We are using it to properly appreciate the sharp and antagonistic division between Enlightenment and Romaticism. The Enlightenment turned the word Nature toward its eventual reductive sense of the mecahnical agglomeration of earth, air, water, plants, and animals; where the Romantics revitalised its British 18th C. meaning (the province of the Augustans) as guide and principle of life and conduct.
This division remains still in effect--recognised or subliminal--as we shall see as our study of the literature continues.
Groups of students in a past iteration of 7005 researched 18th C. definitions of the Term, here listed following my own.
Nature: an objective standard, external to mind but fully accessible by it. 'Human Nature' is that which acts (by instinct, habit, or will) in accordance with that standard.
Justin, Sabrina, and Barrie:
Nature has two forms: Nature as an external reality and Nature as an internal reality. Nature as an external reality is that which is depicted outwardly and nature as an internal reality is that which man has inside him (Deane, 1935, 73).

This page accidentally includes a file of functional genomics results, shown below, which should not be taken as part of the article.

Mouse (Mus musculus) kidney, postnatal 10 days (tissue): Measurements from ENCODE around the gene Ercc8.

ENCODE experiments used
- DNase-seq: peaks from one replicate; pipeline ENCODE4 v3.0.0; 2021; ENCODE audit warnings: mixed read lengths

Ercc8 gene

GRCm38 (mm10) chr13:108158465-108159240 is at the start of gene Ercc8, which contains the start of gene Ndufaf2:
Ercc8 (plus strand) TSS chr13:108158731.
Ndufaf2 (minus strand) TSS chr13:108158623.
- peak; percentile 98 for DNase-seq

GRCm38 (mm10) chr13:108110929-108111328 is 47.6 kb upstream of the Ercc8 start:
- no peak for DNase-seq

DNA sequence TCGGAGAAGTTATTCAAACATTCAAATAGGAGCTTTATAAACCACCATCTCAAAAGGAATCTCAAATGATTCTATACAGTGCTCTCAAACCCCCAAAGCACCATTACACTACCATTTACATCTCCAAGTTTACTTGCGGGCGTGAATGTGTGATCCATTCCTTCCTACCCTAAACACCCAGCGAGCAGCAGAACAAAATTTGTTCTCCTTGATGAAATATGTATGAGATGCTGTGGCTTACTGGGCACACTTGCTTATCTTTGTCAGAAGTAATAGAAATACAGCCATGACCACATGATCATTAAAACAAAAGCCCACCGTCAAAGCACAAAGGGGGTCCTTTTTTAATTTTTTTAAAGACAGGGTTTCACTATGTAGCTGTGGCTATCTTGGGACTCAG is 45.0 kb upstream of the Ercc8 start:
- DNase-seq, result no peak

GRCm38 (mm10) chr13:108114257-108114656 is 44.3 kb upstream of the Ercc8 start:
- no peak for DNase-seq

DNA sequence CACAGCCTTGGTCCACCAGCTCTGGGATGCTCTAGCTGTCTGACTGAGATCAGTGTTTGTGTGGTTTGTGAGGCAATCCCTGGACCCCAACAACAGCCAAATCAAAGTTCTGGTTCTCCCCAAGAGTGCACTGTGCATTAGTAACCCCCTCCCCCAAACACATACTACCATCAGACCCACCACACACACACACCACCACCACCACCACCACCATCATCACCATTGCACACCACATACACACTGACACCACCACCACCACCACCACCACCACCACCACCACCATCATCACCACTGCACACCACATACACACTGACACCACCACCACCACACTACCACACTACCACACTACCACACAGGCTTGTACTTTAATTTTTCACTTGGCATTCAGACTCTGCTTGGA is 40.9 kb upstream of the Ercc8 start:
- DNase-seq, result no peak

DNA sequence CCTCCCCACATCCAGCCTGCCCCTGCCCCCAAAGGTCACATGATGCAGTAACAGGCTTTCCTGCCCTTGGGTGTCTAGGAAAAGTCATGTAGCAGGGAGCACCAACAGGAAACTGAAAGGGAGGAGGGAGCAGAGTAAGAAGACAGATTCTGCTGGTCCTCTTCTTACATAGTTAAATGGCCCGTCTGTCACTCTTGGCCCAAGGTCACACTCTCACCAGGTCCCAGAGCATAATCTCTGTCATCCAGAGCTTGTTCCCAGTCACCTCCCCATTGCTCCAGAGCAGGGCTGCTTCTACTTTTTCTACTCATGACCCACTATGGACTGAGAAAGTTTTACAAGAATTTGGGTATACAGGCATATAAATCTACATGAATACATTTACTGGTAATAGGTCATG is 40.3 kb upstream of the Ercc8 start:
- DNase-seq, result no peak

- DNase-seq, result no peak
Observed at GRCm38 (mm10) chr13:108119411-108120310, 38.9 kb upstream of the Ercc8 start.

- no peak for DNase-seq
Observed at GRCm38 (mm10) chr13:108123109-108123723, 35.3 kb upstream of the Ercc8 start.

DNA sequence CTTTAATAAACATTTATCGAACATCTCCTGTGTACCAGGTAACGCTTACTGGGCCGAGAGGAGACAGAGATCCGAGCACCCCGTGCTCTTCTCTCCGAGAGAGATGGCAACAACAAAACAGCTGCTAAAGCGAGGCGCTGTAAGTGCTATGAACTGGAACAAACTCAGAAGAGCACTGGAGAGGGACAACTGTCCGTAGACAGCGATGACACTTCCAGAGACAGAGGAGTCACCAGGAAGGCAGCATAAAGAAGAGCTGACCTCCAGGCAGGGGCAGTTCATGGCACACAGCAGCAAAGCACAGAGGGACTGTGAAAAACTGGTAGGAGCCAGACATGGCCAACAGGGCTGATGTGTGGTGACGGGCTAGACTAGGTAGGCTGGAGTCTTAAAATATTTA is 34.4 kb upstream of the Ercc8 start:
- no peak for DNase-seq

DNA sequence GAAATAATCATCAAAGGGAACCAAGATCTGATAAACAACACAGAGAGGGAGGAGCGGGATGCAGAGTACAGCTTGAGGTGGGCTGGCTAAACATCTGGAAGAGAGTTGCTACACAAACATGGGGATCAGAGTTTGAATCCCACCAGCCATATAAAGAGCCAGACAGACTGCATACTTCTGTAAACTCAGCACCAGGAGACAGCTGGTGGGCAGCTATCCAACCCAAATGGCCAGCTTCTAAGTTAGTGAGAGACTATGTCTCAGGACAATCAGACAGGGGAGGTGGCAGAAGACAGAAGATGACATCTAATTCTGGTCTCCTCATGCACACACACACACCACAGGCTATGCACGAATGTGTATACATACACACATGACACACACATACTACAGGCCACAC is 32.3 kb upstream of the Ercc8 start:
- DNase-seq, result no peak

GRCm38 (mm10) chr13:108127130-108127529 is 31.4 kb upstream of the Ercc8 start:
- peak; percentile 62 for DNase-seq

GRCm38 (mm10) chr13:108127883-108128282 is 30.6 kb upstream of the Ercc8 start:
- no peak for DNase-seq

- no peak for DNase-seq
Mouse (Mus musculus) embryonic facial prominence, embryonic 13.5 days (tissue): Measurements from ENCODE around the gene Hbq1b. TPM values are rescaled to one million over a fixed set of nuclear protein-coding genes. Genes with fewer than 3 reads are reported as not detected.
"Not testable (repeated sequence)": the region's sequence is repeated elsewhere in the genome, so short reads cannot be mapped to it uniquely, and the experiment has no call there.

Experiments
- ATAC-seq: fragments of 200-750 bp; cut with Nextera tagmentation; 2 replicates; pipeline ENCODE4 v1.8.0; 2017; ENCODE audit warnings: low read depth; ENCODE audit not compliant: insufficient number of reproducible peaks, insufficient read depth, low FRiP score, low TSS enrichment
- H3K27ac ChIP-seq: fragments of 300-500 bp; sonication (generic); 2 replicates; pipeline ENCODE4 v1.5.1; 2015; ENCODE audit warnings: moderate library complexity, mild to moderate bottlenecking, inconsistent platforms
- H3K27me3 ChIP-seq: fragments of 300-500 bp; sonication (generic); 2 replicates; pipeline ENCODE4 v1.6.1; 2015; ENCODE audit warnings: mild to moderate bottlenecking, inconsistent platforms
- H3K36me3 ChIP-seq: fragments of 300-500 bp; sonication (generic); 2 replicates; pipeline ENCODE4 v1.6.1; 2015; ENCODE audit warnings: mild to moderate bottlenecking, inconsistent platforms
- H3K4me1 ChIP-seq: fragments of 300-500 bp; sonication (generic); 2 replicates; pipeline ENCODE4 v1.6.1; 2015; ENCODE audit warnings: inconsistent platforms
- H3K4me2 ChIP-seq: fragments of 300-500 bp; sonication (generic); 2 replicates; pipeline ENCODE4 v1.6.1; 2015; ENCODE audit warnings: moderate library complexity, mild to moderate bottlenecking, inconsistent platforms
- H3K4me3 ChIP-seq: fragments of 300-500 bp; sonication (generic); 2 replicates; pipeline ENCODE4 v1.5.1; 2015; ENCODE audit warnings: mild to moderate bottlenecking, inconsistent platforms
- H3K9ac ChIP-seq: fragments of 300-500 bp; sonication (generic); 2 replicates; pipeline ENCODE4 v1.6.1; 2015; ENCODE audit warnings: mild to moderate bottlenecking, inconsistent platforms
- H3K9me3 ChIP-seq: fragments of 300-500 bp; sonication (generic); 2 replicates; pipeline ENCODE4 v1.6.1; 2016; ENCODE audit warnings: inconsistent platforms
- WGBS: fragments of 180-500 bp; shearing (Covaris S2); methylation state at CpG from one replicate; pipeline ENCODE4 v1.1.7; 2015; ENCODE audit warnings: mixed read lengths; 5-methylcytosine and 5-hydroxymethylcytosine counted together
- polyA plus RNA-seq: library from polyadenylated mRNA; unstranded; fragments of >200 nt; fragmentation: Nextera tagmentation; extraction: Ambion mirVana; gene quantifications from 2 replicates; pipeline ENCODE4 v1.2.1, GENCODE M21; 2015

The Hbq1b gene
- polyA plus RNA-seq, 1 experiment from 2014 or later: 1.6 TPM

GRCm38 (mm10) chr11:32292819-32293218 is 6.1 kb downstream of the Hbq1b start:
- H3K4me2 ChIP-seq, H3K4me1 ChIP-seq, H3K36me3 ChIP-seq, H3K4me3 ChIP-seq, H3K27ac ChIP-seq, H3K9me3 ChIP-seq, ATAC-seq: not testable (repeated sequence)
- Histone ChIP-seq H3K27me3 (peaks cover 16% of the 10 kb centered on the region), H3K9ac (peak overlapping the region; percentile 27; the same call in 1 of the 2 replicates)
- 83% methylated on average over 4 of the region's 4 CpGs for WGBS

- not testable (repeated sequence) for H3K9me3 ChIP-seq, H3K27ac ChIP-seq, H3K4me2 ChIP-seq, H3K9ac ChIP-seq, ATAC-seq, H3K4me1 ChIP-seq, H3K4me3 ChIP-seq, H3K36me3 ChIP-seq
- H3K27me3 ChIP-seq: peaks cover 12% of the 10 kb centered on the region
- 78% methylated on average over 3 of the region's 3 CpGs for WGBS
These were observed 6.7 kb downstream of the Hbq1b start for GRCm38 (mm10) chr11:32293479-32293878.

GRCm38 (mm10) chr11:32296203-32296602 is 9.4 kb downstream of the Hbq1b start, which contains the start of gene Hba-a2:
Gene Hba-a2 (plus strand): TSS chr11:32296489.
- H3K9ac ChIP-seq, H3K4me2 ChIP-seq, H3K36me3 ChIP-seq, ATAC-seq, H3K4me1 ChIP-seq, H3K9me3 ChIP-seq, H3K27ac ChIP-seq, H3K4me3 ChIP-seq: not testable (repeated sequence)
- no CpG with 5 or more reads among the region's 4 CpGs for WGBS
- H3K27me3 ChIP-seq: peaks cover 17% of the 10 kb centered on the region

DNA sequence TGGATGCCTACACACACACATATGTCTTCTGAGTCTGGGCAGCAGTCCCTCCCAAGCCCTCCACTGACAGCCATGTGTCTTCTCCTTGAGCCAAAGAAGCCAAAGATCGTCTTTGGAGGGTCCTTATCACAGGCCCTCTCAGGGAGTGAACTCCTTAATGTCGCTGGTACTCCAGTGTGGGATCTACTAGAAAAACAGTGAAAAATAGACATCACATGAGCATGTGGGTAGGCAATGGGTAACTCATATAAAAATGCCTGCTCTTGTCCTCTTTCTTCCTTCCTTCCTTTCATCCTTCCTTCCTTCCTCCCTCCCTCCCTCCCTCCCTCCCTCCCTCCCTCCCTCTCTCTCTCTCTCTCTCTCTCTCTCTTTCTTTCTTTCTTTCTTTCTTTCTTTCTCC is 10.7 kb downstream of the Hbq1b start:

• nature symbolises human limitationsJared, Karen, and Neal:
• Human nature is that is in us which follows that standard
• During the renaissance period, the period before the age of reason in 18th century, people were inspired by arts and nature. The romantics that believe in nature may be people who have understand and experience the renaissance period.
• Human nature are characteristics of how one thinks, emotes, or act that is natural to them
• The Romantics and the Enlightenment served as a transition period from nature to science
Nature is reasonable -- Nature can be understood. Nature is rational. Man is part of Nature, therefore, man can be understood.
James & Larissa
-the 18th C. saw themselves as part of nature; “one-ness”
-Discovery of truth by observation for the current life rather than going by the Bible?
-a way to govern their actions/behaviour (humans were designed to act rationally) rather than laws?
-acting in accordance to nature is morally good
-source of inspiration/a teacher for poetry